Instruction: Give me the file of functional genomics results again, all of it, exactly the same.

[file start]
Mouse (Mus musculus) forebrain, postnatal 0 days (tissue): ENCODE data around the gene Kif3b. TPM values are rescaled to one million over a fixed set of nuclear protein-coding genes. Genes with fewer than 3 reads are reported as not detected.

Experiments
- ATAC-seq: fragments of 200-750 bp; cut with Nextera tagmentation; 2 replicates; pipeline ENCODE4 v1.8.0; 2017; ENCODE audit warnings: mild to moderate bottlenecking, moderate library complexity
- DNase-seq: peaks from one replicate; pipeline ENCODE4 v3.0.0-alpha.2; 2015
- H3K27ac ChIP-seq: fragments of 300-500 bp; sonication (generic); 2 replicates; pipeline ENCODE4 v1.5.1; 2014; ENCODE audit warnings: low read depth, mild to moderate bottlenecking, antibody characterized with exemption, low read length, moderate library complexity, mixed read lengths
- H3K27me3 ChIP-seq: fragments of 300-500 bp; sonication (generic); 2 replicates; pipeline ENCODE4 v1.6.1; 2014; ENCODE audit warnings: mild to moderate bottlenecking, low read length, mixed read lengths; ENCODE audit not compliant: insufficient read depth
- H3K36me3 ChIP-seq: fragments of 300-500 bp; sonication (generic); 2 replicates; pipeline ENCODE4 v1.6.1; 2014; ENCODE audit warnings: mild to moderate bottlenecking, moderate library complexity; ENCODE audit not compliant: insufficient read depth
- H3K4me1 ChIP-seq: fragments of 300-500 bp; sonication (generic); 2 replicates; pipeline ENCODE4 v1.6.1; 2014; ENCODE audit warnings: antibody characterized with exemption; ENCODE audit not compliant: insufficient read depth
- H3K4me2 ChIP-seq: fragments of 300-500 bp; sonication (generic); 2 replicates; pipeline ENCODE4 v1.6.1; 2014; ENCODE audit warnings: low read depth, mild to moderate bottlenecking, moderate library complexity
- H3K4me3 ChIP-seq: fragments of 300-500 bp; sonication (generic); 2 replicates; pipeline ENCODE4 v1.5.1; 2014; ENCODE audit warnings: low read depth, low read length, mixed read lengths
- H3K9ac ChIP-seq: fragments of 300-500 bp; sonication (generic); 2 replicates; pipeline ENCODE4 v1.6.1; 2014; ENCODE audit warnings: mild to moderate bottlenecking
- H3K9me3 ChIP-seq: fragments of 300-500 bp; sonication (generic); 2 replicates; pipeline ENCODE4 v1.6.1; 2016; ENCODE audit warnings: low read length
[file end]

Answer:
Mouse (Mus musculus) forebrain, postnatal 0 days (tissue): ENCODE data around the gene Kif3b. TPM values are rescaled to one million over a fixed set of nuclear protein-coding genes. Genes with fewer than 3 reads are reported as not detected.

Experiments
- ATAC-seq: fragments of 200-750 bp; cut with Nextera tagmentation; 2 replicates; pipeline ENCODE4 v1.8.0; 2017; ENCODE audit warnings: mild to moderate bottlenecking, moderate library complexity
- DNase-seq: peaks from one replicate; pipeline ENCODE4 v3.0.0-alpha.2; 2015
- H3K27ac ChIP-seq: fragments of 300-500 bp; sonication (generic); 2 replicates; pipeline ENCODE4 v1.5.1; 2014; ENCODE audit warnings: low read depth, mild to moderate bottlenecking, antibody characterized with exemption, low read length, moderate library complexity, mixed read lengths
- H3K27me3 ChIP-seq: fragments of 300-500 bp; sonication (generic); 2 replicates; pipeline ENCODE4 v1.6.1; 2014; ENCODE audit warnings: mild to moderate bottlenecking, low read length, mixed read lengths; ENCODE audit not compliant: insufficient read depth
- H3K36me3 ChIP-seq: fragments of 300-500 bp; sonication (generic); 2 replicates; pipeline ENCODE4 v1.6.1; 2014; ENCODE audit warnings: mild to moderate bottlenecking, moderate library complexity; ENCODE audit not compliant: insufficient read depth
- H3K4me1 ChIP-seq: fragments of 300-500 bp; sonication (generic); 2 replicates; pipeline ENCODE4 v1.6.1; 2014; ENCODE audit warnings: antibody characterized with exemption; ENCODE audit not compliant: insufficient read depth
- H3K4me2 ChIP-seq: fragments of 300-500 bp; sonication (generic); 2 replicates; pipeline ENCODE4 v1.6.1; 2014; ENCODE audit warnings: low read depth, mild to moderate bottlenecking, moderate library complexity
- H3K4me3 ChIP-seq: fragments of 300-500 bp; sonication (generic); 2 replicates; pipeline ENCODE4 v1.5.1; 2014; ENCODE audit warnings: low read depth, low read length, mixed read lengths
- H3K9ac ChIP-seq: fragments of 300-500 bp; sonication (generic); 2 replicates; pipeline ENCODE4 v1.6.1; 2014; ENCODE audit warnings: mild to moderate bottlenecking
- H3K9me3 ChIP-seq: fragments of 300-500 bp; sonication (generic); 2 replicates; pipeline ENCODE4 v1.6.1; 2016; ENCODE audit warnings: low read length